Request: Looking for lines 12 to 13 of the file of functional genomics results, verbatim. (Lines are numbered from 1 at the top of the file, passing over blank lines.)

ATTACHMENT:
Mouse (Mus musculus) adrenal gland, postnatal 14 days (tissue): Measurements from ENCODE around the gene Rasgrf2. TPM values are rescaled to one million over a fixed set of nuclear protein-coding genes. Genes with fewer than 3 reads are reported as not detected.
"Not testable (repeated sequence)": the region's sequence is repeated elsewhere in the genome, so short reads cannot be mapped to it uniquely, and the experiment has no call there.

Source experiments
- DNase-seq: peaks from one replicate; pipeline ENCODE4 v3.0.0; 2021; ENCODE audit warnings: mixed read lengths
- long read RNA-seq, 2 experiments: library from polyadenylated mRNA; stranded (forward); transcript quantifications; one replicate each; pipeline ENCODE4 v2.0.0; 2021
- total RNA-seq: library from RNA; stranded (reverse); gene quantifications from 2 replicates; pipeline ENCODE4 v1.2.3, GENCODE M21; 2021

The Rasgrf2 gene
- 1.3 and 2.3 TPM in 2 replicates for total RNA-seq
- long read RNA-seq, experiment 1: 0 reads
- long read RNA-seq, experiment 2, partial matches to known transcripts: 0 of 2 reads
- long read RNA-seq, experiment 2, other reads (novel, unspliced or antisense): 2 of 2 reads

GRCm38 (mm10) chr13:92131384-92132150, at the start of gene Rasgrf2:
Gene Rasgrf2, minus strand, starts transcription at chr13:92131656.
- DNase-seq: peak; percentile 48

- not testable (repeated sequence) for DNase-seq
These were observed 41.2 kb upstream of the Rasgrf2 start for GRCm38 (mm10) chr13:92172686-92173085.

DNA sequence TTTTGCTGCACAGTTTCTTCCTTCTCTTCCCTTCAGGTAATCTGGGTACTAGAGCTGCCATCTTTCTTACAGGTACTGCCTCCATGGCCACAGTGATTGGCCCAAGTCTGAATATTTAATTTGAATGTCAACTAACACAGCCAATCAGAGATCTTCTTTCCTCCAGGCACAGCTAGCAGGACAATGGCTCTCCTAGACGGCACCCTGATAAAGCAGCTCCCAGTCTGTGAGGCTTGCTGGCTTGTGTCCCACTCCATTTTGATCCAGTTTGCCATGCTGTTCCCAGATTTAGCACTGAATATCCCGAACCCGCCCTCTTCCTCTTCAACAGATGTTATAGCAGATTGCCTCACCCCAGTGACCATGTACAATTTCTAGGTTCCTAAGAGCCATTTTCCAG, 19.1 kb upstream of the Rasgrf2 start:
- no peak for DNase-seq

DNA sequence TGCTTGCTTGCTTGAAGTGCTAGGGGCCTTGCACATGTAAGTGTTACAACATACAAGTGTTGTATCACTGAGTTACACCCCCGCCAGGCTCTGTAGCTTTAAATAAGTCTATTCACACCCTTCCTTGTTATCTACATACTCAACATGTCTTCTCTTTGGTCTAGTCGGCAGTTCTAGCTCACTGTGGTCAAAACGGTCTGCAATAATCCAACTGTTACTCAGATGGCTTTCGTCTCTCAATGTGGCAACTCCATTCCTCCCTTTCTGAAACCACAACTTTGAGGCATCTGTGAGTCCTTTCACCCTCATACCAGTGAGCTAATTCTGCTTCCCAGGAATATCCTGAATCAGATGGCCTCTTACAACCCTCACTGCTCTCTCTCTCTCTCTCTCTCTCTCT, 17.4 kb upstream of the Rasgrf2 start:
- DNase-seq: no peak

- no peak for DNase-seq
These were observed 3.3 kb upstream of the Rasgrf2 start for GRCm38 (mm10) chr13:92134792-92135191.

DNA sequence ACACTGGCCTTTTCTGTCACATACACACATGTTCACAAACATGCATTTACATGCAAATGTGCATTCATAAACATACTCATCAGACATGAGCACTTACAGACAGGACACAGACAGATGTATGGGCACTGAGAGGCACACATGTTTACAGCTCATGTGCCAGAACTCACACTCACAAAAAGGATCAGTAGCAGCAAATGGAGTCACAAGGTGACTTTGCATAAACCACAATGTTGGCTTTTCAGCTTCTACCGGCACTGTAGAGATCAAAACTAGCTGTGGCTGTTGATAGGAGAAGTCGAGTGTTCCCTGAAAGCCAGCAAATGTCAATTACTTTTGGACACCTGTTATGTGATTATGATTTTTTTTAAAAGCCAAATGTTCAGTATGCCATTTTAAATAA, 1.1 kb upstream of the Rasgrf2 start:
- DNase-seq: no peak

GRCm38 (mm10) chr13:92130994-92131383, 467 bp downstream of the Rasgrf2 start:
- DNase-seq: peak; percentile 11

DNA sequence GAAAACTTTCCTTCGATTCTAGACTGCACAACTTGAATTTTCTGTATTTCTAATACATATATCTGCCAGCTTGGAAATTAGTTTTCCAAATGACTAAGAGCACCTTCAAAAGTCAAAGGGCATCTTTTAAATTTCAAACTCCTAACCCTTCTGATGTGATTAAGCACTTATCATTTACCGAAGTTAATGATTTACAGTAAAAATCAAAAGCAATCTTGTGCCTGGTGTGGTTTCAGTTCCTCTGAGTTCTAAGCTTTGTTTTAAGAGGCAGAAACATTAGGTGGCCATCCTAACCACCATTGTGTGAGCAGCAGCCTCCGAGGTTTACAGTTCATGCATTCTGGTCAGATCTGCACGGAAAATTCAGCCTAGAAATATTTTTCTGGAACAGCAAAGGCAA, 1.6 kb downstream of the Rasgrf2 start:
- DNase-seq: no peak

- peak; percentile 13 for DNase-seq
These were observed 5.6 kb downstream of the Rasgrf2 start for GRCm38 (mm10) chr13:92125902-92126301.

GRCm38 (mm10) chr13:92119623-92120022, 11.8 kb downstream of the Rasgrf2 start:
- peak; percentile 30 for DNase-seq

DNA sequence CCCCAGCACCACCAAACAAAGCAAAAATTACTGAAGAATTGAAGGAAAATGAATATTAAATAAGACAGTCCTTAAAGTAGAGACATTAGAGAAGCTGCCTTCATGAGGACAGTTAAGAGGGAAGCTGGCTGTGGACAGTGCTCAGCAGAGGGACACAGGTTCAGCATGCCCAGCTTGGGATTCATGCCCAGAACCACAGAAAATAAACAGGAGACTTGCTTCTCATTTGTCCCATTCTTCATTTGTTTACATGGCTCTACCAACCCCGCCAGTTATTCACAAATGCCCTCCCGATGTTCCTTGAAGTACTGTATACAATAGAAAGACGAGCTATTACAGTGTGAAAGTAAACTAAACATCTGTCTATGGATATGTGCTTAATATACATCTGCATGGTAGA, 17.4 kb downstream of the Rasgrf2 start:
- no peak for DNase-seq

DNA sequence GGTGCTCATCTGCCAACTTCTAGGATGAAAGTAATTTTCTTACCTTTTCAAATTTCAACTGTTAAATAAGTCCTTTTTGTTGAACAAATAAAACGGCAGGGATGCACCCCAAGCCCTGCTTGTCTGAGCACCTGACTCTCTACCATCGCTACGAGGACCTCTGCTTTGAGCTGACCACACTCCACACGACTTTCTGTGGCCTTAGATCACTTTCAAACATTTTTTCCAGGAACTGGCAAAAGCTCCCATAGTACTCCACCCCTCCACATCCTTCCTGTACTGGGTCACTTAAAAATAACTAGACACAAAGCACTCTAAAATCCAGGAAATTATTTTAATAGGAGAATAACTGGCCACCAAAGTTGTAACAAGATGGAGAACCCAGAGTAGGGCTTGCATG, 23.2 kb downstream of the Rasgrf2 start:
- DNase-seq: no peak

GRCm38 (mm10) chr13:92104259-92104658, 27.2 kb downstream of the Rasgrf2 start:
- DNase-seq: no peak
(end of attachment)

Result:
GRCm38 (mm10) chr13:92131384-92132150, at the start of gene Rasgrf2:
Gene Rasgrf2, minus strand, starts transcription at chr13:92131656.